"All the objects are made of bronze. The treasure contains a pickaxe, dozens of fragments of a spiral necklace and a bracelet of with recurving endings" - told PAP Piotr Kotowicz, an archaeologist at the Historical Museum in Sanok.
Ice axe and valuables were hidden in a clay jug with a diameter of 25 cm. Before burying it in a pit, the vessel was turned upside down and placed on a sandstone plate.
Archaeological discovery in Rzepedź was made accidentally. A few days ago, while walking, Łukasz Solon from Sanok noticed an ice axe sticking out of the ground. After returning, he contacted the Sanok museum.
On the next day, archaeologists began searching the around the place he pointed. It turned out that the ice axe was just one of many finds.
"For me, as an archaeologist it is very important that after finding one object the discoverer did not explore the place further himself, but reported the discovery and waited for specialists. This approach is commendable, and from the point of view of archaeology, it means preserving a lot of information that are unrecoverable after amateur exploration of a treasure such as the one from Rzepedź" - Piotr Kotowicz told the portal Archeolog.pl.
According to Kotowicz, the discovered objects were probably made south of the Carpathians. "The treasure is probably related to the communication route, which ran from the nearby Łupków Pass through the Osława and San valleys" - noted the archaeologist.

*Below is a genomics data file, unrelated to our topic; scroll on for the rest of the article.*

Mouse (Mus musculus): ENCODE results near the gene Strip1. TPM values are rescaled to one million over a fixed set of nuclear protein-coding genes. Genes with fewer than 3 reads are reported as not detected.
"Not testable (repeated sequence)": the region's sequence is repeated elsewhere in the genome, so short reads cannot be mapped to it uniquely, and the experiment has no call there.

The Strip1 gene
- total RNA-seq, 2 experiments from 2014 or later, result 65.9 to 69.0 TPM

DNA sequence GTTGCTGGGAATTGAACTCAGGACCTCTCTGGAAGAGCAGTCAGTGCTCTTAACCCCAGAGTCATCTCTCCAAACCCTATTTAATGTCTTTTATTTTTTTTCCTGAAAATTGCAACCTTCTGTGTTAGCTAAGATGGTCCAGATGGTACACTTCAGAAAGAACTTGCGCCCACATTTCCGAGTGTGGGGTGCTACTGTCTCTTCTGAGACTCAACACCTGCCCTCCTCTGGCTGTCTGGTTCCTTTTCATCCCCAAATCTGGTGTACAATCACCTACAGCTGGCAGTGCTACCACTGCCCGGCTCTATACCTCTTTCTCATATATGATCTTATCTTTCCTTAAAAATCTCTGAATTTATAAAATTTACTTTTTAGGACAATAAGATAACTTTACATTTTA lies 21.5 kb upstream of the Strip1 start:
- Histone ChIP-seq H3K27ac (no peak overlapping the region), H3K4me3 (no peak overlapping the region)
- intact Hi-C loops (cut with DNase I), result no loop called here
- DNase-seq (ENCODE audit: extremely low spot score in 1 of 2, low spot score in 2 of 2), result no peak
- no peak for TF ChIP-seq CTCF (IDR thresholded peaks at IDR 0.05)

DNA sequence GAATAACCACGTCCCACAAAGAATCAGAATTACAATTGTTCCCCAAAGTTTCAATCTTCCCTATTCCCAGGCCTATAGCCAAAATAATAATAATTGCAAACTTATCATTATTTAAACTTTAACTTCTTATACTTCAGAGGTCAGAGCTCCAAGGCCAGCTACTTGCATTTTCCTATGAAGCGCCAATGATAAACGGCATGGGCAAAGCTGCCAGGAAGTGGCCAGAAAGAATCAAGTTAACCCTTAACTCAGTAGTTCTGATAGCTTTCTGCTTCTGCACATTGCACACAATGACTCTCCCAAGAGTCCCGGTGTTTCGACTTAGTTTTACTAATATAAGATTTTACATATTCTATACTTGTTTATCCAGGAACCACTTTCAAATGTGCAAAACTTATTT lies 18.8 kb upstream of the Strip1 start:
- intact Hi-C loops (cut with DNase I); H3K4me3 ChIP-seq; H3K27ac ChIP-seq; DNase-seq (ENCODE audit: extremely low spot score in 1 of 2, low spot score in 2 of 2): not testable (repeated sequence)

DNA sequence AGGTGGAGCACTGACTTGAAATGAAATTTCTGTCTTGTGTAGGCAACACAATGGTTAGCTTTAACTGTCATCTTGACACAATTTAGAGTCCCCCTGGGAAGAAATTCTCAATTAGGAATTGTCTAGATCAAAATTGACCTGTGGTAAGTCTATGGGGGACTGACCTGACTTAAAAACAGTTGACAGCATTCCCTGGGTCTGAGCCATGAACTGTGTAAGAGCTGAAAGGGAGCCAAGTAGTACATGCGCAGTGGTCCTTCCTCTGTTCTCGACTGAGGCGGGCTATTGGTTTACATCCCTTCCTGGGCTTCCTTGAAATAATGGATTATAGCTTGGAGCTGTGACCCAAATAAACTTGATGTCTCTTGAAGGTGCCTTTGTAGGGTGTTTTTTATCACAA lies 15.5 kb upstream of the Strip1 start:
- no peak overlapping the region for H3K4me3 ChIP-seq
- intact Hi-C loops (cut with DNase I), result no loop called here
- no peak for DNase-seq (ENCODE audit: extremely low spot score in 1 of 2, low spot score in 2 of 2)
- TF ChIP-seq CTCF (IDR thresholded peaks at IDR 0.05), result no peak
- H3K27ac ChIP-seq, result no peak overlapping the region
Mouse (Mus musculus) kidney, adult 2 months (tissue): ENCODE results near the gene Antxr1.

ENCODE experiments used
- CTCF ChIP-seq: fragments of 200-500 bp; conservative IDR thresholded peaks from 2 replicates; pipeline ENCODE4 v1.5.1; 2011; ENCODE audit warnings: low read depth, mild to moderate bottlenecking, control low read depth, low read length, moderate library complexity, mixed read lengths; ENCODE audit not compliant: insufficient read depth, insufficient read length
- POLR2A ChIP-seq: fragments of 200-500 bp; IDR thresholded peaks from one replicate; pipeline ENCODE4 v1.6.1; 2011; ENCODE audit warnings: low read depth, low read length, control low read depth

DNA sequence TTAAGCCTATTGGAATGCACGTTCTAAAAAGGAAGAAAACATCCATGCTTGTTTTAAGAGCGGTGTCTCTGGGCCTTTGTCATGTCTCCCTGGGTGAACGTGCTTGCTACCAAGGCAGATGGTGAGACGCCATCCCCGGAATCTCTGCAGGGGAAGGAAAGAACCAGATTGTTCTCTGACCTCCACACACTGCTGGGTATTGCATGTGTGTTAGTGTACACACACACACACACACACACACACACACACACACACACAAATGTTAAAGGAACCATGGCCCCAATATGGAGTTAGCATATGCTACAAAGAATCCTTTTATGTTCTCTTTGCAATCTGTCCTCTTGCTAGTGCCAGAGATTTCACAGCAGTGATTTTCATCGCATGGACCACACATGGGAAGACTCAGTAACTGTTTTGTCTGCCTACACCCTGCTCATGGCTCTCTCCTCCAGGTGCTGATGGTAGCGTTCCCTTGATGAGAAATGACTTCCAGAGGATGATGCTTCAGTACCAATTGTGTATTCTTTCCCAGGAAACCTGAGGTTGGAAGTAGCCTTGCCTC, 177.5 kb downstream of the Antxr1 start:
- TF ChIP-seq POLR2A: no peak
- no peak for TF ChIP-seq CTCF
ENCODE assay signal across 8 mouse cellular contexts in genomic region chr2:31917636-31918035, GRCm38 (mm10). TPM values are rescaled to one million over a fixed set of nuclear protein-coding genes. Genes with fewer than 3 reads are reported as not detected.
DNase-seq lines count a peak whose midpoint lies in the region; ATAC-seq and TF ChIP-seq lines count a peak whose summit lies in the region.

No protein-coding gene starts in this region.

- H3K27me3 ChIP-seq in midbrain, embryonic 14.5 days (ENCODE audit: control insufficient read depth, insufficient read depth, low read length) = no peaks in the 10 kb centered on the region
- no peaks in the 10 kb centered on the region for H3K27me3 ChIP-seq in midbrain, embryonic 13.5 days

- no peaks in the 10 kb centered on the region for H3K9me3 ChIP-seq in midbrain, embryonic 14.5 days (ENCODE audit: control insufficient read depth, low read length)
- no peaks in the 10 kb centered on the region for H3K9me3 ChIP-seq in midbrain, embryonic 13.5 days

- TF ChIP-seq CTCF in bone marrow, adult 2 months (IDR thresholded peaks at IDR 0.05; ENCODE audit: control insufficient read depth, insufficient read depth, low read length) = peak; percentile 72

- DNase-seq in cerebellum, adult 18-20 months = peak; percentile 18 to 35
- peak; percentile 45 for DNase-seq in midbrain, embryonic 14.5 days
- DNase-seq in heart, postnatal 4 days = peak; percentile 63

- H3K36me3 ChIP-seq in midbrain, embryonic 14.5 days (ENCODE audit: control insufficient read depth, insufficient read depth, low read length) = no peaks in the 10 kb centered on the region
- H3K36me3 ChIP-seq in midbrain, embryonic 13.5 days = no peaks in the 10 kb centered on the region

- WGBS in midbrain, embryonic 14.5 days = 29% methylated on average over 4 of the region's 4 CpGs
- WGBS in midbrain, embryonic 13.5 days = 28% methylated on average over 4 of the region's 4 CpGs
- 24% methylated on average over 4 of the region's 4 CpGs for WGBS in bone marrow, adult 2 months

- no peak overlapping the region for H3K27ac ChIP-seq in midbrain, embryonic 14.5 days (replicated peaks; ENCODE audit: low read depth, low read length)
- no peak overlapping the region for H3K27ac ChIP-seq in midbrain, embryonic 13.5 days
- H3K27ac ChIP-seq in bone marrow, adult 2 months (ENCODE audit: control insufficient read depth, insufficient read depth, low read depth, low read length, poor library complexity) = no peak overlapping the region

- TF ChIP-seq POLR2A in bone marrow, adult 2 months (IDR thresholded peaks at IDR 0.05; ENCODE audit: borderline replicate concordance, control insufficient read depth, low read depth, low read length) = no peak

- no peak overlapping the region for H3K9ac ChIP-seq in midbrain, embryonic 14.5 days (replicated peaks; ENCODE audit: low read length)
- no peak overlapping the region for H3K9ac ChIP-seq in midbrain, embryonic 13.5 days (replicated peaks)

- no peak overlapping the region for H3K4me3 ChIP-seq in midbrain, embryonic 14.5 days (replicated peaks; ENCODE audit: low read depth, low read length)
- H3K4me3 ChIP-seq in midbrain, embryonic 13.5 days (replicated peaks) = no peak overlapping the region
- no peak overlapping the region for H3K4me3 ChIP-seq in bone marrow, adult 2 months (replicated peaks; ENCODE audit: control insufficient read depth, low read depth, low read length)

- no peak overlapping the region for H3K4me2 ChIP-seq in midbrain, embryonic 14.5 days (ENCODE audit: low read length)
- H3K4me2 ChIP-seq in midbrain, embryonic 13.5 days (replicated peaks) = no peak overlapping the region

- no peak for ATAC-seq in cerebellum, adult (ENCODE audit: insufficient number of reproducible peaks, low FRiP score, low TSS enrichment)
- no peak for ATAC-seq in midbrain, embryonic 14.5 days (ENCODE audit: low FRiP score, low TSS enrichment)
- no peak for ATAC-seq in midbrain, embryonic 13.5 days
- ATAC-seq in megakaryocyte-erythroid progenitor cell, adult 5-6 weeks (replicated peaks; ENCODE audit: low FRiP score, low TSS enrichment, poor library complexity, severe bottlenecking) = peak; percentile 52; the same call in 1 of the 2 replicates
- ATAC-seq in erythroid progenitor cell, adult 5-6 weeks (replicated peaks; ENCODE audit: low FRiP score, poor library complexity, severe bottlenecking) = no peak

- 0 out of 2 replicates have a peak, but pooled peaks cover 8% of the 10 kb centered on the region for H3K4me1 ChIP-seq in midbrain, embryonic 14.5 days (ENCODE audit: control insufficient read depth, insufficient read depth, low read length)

Bronze monuments from Rzepedź have been preliminarily dated to approx. 1500 years before Christ. "We do not yet know who and why had hidden the treasure so carefully. Axe and jewellery are most likely related to the Piliny culture, then existing south of the Carpathians" - noted Kotowicz.
In the 1990s in Trzcinica near Jasło, approx. 30-40 km from Rzepedź, archaeologists discovered Poland’s oldest fortified settlements dating back more than four thousand years, with strong Transcarpathian influence. Later, between 1650 and 1350 BC, the area was inhabited by the highly civilised Transcarpathian Otomani-Füzesabony culture.
Piotr Kotowicz told PAP that in recent days a survey has been conducted with a representative of the local conservation office in Krosno, which is a prelude to broader research. It might allow to determine whether the discovery is isolated, or had been buried within a settlement from that period.
PAP - Science and Scholarship in Poland
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